In an earlier blog I had asked the question Can You Handle 5-Minutes of Solitude, which was an off-shoot of another blog that asked Can You Handle 24 Hours of Solitude? What’s this all pointing to?

In writing the Mindfulness and Psychotherapy Blog I’d be remiss if I didn’t take the opportunity to explore the real power and potential that a retreat experience offers.

Mindfulness retreats are experiences that are offered all over the country and all over the world that people from all walks of life participate in. Some of these retreats are offered in silence where individual’s are simply guided in a variety of meditation practices throughout the day (including mindful eating), while others may not be in silence.

For example, I lead both kinds of retreats with the one coming up near Santa Monica, Ca on Saturday November 21st being a mixed retreat focused on emotional resiliency during difficult times. In this retreat participants will be silent part of the time to give a very different experience of being able to go a bit into these practices. While the other part of the day will include doing practices and then processing giving people the opportunity to connect and deepen understanding and insights around what arose.

People lead such retreats all over the country. In Southern California, InsightLA also offers a variety of different retreats. Two other popular centers are Spirit Rock in Northern California and Insight Meditation Society on the East Coast.

Another retreat center that offers donation-based silent retreats is the Goenka Centers all around the world. Most retreats offer a sliding scale so you can afford to come.

Note: Judgments and thoughts often automatically arise in the mind when thinking of a retreat such as “I don’t have time for retreats” or “I don’t deserve this time”, or recently one person brought up the thought “retreats are only for the wealthy.” Often times these thoughts are quite automatic, stemming from some resistance. I would encourage you to explore these thoughts and maybe the resistance that’s there.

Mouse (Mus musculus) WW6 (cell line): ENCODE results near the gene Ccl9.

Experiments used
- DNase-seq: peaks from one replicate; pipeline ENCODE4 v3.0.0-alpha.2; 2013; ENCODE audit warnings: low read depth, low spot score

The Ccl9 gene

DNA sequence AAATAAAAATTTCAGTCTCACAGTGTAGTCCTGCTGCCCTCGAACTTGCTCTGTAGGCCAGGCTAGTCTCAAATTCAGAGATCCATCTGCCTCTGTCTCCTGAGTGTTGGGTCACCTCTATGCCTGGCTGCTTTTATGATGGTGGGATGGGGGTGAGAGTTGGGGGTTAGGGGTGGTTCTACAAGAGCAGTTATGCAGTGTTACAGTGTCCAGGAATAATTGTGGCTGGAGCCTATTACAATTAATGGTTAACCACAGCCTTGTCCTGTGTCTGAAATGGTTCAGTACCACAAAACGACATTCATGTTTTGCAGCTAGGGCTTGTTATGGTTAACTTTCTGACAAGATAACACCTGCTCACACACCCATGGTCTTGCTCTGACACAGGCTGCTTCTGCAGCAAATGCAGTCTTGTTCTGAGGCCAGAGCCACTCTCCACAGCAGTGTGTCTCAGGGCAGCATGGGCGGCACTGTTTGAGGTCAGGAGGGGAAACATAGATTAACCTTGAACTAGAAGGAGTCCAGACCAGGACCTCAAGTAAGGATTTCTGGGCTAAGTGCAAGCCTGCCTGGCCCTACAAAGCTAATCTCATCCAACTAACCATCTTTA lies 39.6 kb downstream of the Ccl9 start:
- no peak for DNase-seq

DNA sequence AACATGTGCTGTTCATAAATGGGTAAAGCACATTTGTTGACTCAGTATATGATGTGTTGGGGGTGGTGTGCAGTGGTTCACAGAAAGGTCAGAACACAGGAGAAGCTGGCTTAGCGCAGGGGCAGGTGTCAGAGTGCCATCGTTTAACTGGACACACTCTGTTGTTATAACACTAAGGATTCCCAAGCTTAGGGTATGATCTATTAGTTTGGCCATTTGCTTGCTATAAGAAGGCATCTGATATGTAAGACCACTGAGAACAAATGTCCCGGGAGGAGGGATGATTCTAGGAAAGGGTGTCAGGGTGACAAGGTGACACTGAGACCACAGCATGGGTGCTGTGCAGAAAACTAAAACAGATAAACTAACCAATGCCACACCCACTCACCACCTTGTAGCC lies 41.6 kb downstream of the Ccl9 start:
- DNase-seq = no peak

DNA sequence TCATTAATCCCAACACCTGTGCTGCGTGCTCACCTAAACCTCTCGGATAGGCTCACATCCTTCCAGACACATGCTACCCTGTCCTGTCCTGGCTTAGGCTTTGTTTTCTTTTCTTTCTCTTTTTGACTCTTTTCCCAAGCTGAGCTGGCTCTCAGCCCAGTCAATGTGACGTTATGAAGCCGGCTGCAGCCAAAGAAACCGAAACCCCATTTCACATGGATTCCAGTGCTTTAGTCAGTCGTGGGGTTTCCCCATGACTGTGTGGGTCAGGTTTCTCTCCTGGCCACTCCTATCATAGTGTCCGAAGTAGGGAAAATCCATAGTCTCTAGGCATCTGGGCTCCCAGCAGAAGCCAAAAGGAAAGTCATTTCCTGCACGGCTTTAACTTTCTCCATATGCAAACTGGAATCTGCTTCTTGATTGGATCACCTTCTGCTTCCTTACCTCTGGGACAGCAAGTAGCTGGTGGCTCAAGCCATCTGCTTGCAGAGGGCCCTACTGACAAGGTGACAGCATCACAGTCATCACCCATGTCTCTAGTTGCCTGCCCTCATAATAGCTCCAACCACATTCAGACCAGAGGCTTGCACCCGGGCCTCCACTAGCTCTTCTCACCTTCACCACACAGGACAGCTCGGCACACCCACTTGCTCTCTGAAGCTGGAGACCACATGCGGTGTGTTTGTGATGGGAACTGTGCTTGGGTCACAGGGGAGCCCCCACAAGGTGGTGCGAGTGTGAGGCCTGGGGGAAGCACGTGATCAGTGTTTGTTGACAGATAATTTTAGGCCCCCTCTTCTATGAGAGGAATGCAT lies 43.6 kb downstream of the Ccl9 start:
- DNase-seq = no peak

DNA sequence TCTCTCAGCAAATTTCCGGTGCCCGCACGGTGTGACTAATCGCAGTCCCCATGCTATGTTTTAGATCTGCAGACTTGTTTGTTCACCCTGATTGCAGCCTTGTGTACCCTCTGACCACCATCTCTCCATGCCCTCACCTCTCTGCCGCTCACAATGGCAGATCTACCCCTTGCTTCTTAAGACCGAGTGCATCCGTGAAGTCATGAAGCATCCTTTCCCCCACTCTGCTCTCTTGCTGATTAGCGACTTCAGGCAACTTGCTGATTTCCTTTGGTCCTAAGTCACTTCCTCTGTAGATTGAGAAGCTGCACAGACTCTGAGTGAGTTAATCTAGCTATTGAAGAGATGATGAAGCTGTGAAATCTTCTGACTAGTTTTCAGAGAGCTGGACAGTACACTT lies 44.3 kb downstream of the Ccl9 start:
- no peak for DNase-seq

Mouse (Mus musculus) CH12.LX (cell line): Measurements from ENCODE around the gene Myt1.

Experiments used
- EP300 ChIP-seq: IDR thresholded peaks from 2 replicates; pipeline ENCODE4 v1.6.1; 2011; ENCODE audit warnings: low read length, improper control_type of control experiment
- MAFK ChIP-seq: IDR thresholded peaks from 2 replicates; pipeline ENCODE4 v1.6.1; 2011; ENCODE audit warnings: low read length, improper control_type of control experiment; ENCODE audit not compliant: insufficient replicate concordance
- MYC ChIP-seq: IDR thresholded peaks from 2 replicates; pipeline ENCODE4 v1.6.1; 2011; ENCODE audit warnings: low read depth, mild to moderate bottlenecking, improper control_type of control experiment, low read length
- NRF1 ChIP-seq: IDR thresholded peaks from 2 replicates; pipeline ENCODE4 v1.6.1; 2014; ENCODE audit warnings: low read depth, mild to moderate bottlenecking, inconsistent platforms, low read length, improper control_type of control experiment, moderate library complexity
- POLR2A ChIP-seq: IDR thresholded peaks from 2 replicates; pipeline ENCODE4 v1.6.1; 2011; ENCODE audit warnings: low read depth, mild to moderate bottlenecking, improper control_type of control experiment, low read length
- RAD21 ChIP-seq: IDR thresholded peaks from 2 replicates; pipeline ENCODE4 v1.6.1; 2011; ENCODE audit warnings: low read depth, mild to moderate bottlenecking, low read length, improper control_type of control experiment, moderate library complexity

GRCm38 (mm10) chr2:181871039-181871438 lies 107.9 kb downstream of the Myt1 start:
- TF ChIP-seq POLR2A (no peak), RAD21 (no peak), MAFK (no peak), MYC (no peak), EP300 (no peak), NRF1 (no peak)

One thing we know is that there’s a difference between thoughts and facts. An interpretation sometimes comes up quite automatically as a reaction and at times we can take a pause and take a look at it for validity. Is this thought part of some resistance and if so, what is to be said of Pema Chodron’s quote “When the resistance is gone, the demons are gone.”

It’s a good practice to inquire at times as to where these mental events in the mind are coming from. You might ask, is there something about this I can question or is there another way to see this? Is there fear or shame underlying these thoughts about taking this time out for yourself or maybe right now is truly not the time, but there is some way to plan for it?

One note is that if you are currently suffering from a depressive episode or experiencing any form of hallucinations, then a retreat may be best when this experience has lifted.

If you are interested in deepening your connection to life and appreciate the approach of mindfulness, then taking this time-out maybe be a wonderful gift you can give to yourself.

Please share your thoughts, stories, and questions below. Have you been on a retreat? Do you know recommend any that you’ve been to? Do you have questions? Your interaction below provides a living wisdom for us all to benefit from.



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From Psych Central's website:
PsychCentral (November 11, 2009)

    Last reviewed: 11 Nov 2009

APA Reference
Goldstein, E. (2009). What's Up with Mindfulness Retreats? What You Need to Know. Psych Central. Retrieved on March 27, 2015, from


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Books and CDs by Dr. Elisha Goldstein:
Mindfulness Meditations for the Anxious Traveler: Quick Exercises to Calm Your Mind

The Now Effect: How This Moment Can Change The Rest of Your Life
A Mindfulness-Based
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